Transfusion reactions occur after blood product transfusions when there is an interaction between the recipient and the donor blood. In addition to infections such as HIV and hepatitis, transfusions may result in fever, destruction of red blood cells (hemolysis) and allergic reactions. Less common but more serious reactions include transfusion related acute lung injury, transfusion-associated graft versus host disease, alloimmunization, and transfusion-related immunomodulation. Blood transfusion is the taking of blood or blood-based products from one individual and inserting them into the circulatory system of another. ... Human immunodeficiency virus (commonly known as HIV, and formerly known as HTLV-III and lymphadenopathy-associated virus) is a retrovirus that is the cause of the disease known as AIDS, or Acquired Immunodeficiency Syndrome, a syndrome where the immune system begins to fail, leading to many life-threatening opportunistic infections. ... Hepatitis is a gastroenterological disease, featuring inflammation of the liver. ... Hemolysis (alternative spelling haemolysis) literally means the excessive breakdown of red blood cells. ... An allergy can refer to several kinds of immune reactions including Type I hypersensitivity in which a persons body is hypersensitised and develops IgE type antibodies to typical proteins. ... Transfusion-associated graft versus host disease (TA-GvHD) is a rare complication of blood transfusion, in which the donor T lymphocytes mount an immune response against the recipients lymphoid tissue. ... Alloimmunity is a condition in which the body gains immunity against cells from another individual of the same species. ...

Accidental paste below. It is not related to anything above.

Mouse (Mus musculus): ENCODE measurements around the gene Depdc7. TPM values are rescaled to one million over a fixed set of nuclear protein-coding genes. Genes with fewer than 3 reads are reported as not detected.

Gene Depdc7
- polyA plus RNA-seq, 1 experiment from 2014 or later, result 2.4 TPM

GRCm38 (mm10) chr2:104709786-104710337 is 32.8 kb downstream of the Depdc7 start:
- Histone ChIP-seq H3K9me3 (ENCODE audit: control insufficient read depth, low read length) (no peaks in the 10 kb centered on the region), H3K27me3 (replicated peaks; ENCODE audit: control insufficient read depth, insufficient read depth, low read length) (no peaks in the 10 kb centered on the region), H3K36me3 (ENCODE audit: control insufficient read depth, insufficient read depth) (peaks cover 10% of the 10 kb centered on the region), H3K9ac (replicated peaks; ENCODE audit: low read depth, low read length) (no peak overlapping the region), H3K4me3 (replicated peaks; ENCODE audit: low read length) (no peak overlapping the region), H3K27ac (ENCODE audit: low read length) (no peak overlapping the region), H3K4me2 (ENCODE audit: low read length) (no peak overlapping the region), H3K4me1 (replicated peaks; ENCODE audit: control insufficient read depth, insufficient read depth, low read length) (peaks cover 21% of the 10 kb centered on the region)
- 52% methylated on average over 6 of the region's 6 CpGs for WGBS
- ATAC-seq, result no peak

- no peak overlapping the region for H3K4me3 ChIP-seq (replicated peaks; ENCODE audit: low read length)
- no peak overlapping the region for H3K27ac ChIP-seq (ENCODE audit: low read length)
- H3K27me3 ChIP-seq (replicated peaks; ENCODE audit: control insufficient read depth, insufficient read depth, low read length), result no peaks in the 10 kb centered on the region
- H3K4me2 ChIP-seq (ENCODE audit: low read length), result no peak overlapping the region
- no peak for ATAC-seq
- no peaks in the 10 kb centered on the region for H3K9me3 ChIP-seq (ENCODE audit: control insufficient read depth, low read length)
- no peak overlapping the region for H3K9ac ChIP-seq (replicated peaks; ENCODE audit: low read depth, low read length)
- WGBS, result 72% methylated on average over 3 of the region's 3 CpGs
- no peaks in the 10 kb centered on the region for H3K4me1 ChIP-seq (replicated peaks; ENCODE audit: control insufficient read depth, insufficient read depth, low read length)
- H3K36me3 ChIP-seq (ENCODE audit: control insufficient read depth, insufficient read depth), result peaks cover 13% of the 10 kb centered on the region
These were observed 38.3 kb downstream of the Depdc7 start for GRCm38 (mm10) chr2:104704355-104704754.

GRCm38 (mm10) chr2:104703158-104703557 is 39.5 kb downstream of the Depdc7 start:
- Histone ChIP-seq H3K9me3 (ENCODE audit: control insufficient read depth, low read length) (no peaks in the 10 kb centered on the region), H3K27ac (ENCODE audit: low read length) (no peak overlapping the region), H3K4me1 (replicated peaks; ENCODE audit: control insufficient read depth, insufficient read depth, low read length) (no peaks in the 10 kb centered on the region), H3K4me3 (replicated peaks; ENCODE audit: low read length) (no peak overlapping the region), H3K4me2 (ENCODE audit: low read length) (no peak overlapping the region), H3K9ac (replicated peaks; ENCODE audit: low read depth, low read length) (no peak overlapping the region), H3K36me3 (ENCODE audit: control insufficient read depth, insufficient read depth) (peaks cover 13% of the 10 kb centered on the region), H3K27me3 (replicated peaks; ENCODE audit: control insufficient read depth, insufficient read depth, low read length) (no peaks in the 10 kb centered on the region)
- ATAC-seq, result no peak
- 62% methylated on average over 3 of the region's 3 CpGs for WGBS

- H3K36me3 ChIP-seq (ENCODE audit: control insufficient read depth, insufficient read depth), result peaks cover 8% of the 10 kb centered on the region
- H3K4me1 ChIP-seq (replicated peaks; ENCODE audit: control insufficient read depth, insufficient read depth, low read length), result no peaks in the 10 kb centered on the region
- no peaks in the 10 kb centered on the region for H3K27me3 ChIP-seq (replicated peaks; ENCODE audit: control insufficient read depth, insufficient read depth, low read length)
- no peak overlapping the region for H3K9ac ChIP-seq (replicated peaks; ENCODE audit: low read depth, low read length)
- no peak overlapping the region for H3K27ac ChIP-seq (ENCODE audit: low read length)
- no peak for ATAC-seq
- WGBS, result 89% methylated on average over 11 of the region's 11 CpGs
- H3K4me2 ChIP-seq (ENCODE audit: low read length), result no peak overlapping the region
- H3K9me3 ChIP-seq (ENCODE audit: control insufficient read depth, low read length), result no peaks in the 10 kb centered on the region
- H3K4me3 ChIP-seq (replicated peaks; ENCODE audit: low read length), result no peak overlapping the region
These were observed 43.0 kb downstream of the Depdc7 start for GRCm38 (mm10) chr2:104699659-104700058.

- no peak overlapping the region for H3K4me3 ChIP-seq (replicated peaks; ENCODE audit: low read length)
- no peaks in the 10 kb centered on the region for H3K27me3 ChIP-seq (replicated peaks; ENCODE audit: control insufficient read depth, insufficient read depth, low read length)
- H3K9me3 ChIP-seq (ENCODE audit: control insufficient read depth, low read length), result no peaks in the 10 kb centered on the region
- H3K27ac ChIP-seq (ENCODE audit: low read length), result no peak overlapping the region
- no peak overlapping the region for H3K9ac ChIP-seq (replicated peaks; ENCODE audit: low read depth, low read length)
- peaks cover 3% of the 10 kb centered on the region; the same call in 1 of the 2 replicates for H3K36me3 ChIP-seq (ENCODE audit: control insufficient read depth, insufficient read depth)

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ICD-10 Chapter T: World health Organisation classification - Complications following infusion, transfusion and therapeutic injection // S00-T98 - Injury, poisoning and certain other consequences of external causes (S00-S09) Injuries to the head (S00) Superficial injury of head (S01) Open wound of head (S02) Fracture of skull and facial bones (S03) Dislocation, sprain and strain of joints and ligaments of head (S04) Injury of cranial nerves...